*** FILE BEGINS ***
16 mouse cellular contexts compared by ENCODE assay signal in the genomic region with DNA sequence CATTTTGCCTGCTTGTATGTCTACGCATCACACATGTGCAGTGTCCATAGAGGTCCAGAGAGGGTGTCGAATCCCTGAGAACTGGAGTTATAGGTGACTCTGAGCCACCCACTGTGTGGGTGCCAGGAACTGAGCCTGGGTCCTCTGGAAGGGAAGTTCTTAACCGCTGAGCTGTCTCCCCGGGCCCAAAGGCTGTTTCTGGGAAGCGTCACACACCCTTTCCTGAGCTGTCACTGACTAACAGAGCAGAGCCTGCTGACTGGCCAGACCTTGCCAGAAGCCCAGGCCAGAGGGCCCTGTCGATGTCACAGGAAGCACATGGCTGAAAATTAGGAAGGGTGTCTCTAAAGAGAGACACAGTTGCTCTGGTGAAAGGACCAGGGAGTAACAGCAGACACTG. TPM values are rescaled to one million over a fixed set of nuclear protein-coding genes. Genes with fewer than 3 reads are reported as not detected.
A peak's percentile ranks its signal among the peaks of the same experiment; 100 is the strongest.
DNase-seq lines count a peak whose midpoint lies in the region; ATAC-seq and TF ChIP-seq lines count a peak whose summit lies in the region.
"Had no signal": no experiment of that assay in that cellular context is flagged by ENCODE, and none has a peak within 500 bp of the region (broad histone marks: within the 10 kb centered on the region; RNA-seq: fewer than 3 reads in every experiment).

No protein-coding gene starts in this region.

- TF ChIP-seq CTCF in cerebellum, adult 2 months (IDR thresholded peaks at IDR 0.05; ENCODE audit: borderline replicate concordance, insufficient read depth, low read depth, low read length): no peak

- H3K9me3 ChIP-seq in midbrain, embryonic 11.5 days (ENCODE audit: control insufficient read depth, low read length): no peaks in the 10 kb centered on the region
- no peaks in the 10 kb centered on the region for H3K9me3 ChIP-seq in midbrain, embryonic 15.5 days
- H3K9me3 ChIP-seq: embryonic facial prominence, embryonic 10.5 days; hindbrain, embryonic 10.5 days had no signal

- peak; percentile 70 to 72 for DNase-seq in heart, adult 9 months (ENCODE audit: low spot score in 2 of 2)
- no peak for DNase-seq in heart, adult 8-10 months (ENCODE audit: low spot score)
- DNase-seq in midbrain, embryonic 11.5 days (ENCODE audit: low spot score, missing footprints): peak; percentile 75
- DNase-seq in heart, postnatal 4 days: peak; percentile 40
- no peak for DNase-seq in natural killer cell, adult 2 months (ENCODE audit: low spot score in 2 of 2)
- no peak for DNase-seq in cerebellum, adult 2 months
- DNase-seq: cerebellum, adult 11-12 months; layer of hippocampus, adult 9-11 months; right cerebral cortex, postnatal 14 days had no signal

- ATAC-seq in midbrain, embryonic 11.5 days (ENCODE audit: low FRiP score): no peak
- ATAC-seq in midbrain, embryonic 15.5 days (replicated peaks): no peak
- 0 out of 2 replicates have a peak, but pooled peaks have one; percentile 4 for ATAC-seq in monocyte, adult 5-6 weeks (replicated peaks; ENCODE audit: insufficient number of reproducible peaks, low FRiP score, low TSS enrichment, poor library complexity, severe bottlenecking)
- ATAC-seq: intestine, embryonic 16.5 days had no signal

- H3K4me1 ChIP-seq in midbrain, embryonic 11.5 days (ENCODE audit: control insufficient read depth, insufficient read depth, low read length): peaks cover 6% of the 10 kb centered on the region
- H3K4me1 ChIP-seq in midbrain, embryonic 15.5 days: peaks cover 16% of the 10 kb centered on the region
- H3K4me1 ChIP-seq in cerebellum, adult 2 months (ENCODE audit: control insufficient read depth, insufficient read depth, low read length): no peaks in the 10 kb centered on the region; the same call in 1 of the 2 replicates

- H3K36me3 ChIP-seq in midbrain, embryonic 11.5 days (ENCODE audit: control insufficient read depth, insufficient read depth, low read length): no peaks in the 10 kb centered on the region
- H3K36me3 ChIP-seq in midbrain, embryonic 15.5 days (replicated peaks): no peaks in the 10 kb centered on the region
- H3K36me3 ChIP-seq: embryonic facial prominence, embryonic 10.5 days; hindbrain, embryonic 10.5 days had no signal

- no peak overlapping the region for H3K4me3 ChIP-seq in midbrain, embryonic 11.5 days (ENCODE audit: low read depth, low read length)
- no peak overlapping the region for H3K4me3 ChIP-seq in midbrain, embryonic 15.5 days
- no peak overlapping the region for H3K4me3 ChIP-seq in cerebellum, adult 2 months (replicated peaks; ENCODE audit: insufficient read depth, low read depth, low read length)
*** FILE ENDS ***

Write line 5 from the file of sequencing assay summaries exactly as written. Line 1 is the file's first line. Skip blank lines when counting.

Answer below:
No protein-coding gene starts in this region.